Might feeble is, and force doth faintly creep.

O dying souls, behold your living spring;
O dazzled eyes, behold your sun of grace;
Dull ears, attend what word this Word doth bring;
Up, heavy hearts, with joy your joy embrace.
From death, from dark, from deafness, from despairs
This life, this light, this Word, this joy repairs.

Gift better than himself God doth not know;
Gift better than his God no man can see.
This gift doth here the giver given bestow;
Gift to this gift let each receiver be.
God is my gift, himself he freely gave me;
God's gift am I, and none but God shall have me.

Man altered was by sin from man to beast;
Beast's food is hay, hay is all mortal flesh.
Now God is flesh and lies in manger pressed
As hay, the brutest sinner to refresh.
O happy field wherein that fodder grew,
Whose taste doth us from beasts to men renew.

Thursday, December 23, 2010

Prayer: The Easter Proclamation

Rejoice, heavenly powers! Sing, choirs of angels!
Exult, all creation, around God’s throne.
Jesus Christ, our king, is risen!
Sound the trumpet of salvation!

Rejoice, o earth, in shining splendor,
Radiant in the brightness of your King!
Christ has conquered! Glory fills you!
Darkness is banished forever!

Gifts and Cards/Greenery

Gifts and Cards

In the Second Century, Tertullian wickedly commented on the Roman custom of gifts and cards at the January calends. This custom later shift from January 1st to Christmas Day.


In 13th Century England, grain was exposed on Christmas night so it may receive the favor of fertility. Greenery traditions grew from this practice. The Druids developed the mistletoe. The Christmas tree was first mentioned at Strasburg, Germany in 1605 and introduced to England and France in 1840.

Wednesday, December 22, 2010

Hymns and Carols

Dramatic presentations were given in churches and basilicas to highlight the events of the nativity. Over time, lay people took parts of the presentations and began enacting them in more popular venues. The first to hymn the Nativity was in the Fourth Century. By the Eleventh Century, the Germans further modified the songs into shorter verses. Noels were sung in the Eleventh Century and the first Carols were sun in the 13th Century. Adestes Fideles is from the Seventeenth Century.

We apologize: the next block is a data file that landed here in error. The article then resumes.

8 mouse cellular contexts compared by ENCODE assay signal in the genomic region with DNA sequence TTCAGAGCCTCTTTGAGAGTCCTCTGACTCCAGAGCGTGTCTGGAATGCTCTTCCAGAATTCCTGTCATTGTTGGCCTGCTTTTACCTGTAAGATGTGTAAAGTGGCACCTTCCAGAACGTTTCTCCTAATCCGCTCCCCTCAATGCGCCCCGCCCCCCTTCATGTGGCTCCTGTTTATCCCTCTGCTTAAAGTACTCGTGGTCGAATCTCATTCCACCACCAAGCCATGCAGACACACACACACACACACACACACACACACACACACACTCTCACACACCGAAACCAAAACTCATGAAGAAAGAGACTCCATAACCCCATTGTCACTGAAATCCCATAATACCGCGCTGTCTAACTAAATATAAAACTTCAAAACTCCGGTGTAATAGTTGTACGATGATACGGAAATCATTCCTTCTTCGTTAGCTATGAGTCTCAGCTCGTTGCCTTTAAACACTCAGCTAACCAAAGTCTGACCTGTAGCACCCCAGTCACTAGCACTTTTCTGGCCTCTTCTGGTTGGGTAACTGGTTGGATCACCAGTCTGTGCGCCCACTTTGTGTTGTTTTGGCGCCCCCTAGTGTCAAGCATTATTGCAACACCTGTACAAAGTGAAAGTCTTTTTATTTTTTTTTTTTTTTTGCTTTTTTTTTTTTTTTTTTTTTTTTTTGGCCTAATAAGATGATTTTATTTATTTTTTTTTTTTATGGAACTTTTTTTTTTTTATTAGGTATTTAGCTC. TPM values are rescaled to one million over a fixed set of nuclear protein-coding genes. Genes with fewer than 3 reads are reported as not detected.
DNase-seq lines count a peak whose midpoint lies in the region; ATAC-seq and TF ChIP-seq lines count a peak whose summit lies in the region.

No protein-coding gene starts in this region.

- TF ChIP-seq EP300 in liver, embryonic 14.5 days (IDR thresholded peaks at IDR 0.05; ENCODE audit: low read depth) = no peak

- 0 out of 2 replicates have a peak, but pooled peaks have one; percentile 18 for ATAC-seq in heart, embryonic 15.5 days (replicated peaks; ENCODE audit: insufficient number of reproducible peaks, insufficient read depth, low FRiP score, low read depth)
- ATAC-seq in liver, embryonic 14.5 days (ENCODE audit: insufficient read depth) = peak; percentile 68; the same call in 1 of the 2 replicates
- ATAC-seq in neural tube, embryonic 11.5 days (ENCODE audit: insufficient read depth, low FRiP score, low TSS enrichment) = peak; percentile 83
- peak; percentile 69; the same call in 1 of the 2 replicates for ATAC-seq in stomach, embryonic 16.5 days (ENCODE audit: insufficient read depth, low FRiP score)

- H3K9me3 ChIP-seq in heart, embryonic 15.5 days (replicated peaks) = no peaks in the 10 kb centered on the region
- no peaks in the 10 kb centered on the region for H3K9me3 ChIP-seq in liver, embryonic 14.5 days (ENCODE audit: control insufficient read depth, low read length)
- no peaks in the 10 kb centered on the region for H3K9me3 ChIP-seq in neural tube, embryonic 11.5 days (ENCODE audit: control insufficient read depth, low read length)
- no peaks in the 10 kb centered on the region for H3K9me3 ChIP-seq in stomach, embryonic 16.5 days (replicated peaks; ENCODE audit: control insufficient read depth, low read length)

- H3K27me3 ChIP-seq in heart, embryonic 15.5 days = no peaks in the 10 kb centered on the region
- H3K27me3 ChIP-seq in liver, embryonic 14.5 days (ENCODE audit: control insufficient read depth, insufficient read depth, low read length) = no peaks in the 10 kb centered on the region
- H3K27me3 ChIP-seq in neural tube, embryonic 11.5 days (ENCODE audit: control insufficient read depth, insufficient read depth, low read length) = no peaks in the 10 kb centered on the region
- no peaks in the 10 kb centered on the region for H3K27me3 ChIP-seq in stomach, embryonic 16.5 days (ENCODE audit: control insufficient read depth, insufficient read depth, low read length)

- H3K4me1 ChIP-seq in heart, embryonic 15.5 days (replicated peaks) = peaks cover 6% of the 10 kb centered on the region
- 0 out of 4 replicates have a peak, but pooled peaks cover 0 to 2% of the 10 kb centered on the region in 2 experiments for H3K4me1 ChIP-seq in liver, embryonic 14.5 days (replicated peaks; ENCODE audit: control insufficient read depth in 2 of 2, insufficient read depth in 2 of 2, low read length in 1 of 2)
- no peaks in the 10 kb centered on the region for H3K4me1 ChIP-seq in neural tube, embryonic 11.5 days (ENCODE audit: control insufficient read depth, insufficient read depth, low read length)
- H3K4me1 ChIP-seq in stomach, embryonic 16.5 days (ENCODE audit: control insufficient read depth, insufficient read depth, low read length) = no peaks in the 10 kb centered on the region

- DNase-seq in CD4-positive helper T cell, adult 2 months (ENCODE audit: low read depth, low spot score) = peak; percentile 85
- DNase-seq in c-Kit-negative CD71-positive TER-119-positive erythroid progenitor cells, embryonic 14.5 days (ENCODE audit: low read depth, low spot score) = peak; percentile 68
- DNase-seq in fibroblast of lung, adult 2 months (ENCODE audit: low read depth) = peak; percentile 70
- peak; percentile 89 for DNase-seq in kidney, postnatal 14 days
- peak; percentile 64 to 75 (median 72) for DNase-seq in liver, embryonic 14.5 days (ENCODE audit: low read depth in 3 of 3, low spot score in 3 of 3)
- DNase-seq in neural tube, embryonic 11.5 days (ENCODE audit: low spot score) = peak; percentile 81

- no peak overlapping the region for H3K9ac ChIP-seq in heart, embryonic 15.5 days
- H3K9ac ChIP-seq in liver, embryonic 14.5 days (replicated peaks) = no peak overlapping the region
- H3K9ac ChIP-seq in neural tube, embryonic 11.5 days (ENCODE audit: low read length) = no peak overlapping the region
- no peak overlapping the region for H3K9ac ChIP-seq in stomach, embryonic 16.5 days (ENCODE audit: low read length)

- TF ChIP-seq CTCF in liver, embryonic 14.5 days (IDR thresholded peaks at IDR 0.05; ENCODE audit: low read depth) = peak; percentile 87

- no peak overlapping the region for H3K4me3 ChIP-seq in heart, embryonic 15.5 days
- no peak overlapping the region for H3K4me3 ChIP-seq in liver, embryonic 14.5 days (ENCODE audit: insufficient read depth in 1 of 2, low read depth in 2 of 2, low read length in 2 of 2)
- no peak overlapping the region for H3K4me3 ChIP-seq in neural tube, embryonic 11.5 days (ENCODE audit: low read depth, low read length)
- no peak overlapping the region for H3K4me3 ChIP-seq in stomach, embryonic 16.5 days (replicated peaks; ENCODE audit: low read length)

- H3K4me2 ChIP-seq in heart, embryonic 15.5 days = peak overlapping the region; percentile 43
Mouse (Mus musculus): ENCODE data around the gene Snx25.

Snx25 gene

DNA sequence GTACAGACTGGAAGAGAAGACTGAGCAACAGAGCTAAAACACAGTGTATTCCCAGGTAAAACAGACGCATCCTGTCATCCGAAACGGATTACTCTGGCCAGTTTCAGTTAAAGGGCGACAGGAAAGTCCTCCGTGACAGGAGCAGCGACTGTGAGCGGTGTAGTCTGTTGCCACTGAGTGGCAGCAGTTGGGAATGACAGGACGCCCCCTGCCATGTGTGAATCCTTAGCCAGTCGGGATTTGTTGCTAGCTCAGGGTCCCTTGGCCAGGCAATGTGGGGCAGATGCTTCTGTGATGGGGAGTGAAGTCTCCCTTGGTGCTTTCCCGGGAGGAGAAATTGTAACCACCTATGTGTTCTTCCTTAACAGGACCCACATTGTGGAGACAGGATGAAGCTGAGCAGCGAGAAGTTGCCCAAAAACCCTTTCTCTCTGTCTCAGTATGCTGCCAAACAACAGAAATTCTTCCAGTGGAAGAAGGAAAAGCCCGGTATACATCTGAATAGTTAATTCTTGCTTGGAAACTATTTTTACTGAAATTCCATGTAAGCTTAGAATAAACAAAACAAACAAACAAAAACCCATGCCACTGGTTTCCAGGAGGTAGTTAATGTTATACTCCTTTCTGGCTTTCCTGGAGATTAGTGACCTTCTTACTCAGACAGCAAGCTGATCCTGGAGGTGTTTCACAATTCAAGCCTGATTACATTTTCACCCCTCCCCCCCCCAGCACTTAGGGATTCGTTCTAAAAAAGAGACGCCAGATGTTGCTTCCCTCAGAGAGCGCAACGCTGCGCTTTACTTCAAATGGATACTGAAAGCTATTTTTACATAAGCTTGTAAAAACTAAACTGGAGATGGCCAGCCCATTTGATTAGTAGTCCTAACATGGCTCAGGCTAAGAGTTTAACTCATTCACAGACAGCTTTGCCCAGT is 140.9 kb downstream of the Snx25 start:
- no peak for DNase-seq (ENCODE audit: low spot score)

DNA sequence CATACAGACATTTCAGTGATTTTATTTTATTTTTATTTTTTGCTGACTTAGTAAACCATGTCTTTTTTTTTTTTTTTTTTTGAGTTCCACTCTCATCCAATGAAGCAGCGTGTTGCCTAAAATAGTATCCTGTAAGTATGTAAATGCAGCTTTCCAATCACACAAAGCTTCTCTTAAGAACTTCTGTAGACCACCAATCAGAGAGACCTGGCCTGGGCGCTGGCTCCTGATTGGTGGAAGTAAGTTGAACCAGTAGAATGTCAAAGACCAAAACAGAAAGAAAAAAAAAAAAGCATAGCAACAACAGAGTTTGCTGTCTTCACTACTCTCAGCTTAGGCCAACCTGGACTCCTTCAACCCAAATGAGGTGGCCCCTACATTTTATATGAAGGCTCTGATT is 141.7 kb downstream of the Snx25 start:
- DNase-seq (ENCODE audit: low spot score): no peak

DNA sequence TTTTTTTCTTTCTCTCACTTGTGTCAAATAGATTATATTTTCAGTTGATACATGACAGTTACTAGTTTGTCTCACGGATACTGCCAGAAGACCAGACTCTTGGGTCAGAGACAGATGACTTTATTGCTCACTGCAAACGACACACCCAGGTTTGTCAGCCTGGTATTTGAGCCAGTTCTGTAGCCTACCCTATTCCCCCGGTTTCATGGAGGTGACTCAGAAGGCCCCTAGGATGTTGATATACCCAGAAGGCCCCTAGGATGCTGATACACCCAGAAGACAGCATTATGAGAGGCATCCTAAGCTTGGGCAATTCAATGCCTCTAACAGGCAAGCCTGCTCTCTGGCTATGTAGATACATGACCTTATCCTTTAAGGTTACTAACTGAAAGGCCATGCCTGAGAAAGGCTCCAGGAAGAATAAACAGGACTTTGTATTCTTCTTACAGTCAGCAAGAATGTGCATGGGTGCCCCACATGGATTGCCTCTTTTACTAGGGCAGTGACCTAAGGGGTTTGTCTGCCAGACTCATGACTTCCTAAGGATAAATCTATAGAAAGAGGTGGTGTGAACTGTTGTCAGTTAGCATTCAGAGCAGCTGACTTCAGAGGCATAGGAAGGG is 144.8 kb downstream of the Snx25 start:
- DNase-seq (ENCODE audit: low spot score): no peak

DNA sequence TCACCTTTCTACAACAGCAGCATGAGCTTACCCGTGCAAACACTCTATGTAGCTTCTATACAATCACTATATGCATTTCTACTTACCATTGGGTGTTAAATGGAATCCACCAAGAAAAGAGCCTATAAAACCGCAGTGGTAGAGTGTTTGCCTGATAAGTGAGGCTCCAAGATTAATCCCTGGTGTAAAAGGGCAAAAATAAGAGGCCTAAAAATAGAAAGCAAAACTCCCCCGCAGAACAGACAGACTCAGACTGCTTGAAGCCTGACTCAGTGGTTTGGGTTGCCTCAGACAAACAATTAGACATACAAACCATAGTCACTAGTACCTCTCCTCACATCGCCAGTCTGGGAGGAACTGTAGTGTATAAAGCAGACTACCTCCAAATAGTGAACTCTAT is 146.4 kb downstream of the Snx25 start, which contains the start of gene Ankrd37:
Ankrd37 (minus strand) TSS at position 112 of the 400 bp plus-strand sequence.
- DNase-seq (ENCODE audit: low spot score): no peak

Prayer: The Incarnation by Avery Cardinal Dulles

The Incarnation does not provide us with a ladder by which to escape the ambiguities of life and scale the heights of the heavens. Rather it enables us to burrow deep into the heart of planet earth and find it shimmering with divinity.

Tuesday, December 21, 2010

Christmas message 2010

Yesterday morning, we had a Christmas party for the retreat house staff before they went home for their holiday vacation. It was a festive gathering as the retreat directors prepared a hearty brunch for the staff and their families. Throughout the morning of good cheer, light snowflakes blew delicately to the ground. A gentle wind made the flakes dance and swirl before landing on the bare ground. It gave us a preview of the white Christmas we long for. The purity of the snow makes us feel as if everything will be O.K. and that this Christmas will be like a happy day like the ones in our memories.

Throughout the day, the unexpected snow and winds picked up. Roads were slick and driving was somewhat dangerous. Fortunately, few cards were on the road. I think many people settled in early and enjoyed the safety of their homes. I drove a short distance to the blood collection center so I could give what may be perhaps a life-saving gift to someone.